As a recall of more than 550 million eggs tied to two industrial manufacturers widens, sales of eggs at farmers’ markets, co-operatives and roadside stands reportedly spiked over the weekend.
Jackie Dearing of Bloomington, Ill., sold all of her 50 dozen eggs at the local farmer’s market on Saturday, including carton after carton to new customers worried about a large and growing salmonella scare linked to millions of grocery store eggs.
“Almost everybody who came to our booth mentioned it,” said Dearing, whose family runs Dearing Country Farms, a small-scale meat and poultry business. “Anytime something like this happens, people think a lot more about where their food comes from.”
As a recall of more than 550 million eggs tied to two industrial manufacturers widens, small egg farmers across the United States are echoing Dearing’s experience. Sales of eggs at farmers’ markets, co-operatives and roadside stands reportedly spiked over the weekend as news of the outbreak linked to at least 1,300 illnesses reached shoppers.
“I think this is the consumer’s way of saying, ‘Until this blows over, I’ll get my eggs from another source,’” said Susan S. Joy, general manager of the Nebraska Poultry Industries, an agency based in Lincoln, Neb., that represents all branches of the turkey and egg industry including both small growers and large farms.
At a farmer’s market in Redmond, Wash., Sue Martinell of Sky Valley Family Farm sold out of 80 dozen chicken eggs on Saturday, leaving only duck eggs to buy.
Customers lined up for eggs at stalls at the Inner Sunset Farmer’s Market in San Francisco from the time the market opened until they sold out, said Elizabeth Howe, regional manager of the Pacific Coast Farmer’s Market Association.
“People are realizing that it’s not the safest decision to buy eggs shipped from huge factory farms in the Midwest, where traceability and accountability is limited,” she said. “At the farmers’ market, you can shake the hand of the farmer who collected your egg that morning and I think that is much more reassuring.”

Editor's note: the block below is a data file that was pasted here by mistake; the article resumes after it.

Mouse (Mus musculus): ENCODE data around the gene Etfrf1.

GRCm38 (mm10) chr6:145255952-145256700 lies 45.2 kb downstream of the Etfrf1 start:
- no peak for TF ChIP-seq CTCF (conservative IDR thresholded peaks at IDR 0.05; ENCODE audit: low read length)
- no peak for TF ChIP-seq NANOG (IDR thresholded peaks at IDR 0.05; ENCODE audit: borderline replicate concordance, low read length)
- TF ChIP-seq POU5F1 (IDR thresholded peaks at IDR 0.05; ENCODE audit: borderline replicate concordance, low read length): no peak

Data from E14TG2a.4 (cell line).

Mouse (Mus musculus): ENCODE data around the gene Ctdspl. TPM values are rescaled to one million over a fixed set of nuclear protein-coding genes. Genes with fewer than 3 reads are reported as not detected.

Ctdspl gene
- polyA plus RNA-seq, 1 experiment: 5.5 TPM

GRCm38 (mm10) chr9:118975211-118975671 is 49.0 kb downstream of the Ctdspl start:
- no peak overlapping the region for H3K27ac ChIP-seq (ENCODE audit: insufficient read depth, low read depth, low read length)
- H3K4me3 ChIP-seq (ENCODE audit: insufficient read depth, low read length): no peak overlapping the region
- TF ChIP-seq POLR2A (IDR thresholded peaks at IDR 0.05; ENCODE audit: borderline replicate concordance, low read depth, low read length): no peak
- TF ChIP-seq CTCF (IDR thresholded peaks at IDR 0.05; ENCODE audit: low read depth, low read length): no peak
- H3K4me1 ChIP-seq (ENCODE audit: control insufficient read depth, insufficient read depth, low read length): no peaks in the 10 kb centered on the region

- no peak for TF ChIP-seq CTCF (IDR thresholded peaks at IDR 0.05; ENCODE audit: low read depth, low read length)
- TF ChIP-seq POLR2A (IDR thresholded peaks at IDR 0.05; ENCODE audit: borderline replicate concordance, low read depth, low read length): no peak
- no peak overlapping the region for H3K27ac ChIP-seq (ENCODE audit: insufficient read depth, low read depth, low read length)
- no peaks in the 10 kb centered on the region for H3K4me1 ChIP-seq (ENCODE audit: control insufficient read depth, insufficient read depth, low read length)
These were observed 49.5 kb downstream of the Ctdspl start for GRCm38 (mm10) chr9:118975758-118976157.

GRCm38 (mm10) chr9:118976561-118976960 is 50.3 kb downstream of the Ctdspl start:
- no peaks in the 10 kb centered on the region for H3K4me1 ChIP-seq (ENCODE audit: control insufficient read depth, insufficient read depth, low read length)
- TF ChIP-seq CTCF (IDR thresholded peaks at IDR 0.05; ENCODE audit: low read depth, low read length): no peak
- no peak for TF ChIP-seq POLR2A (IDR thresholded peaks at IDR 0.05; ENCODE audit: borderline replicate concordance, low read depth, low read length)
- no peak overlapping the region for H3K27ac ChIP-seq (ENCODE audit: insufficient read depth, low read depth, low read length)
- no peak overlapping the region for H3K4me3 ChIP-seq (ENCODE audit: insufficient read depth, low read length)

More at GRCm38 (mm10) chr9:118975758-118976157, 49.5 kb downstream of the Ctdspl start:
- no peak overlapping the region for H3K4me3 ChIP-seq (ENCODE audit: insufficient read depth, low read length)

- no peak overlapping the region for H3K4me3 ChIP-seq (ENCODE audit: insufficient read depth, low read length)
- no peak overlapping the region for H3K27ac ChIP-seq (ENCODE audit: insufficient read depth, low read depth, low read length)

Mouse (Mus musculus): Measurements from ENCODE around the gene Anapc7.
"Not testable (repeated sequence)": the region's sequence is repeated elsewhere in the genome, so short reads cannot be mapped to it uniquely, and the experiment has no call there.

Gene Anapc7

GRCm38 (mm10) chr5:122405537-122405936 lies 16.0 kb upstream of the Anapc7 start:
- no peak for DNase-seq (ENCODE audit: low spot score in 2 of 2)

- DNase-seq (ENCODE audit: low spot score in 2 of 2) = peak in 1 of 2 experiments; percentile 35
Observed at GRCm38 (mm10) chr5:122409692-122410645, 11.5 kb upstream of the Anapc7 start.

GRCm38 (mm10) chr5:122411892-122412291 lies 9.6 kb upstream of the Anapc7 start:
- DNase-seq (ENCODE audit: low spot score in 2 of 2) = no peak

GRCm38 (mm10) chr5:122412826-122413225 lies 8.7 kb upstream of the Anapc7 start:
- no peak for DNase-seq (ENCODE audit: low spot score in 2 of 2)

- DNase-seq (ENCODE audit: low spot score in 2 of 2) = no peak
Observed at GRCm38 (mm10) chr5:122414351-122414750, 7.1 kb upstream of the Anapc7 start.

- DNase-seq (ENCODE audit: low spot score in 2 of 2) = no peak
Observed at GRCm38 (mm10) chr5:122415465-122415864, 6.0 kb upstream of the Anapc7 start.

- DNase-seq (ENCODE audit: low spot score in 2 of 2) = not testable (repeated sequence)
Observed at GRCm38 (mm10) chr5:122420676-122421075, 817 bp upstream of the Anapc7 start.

Across the country, in Arlington, Minn., customers at Bar-5-Meat and Poultry wiped out a supply of 165 dozen eggs by 11 a.m., said owner John Wemeier.
“Instead of buying one dozen eggs they were buying two dozen to three dozen,” he said. “It looked to me like they were kind of stocking up.”
It’s a trend that could well increase as federal officials struggle to identify the source and scope of the massive recall. U.S. Food and Drug Administration Commissioner Margaret Hamburg on Monday said that it could take weeks or months to complete investigations now centering on two Iowa farms, Wright County Egg and Hillandale Farms. The firms share suppliers of chickens and feed as well as ties to an Iowa business with a history of violations.
In the meantime, mom-and-pop producers could step in, said Karen Blakeslee, a food scientist with the Kansas State University Research and Extension Service.
“This is making consumers more leery of what’s happening with the big manufacturers,” Blakeslee said. “I think the small farmers are really going to pick up business.”
At least one official with the egg industry cautioned consumers to put the issue in perspective. Krista Eberle, director of food safety programs for the Egg Safety Center and the United Egg Producers, said that the recall of 550 million eggs affects only a fraction of the 80 billion eggs produced in the U.S. each year.
“It may seem like a lot of eggs, but it’s actually less than 1 percent,” said Eberle, noting that non-recalled eggs are safe to eat.
That argument might not sit well with shoppers like those who flocked to buy eggs at the Willy Street Co-op in Madison, Wis., said Lyn Olson, director of the store’s cooperative services.
“Over and over I heard, ‘Thank God I already buy organic.’”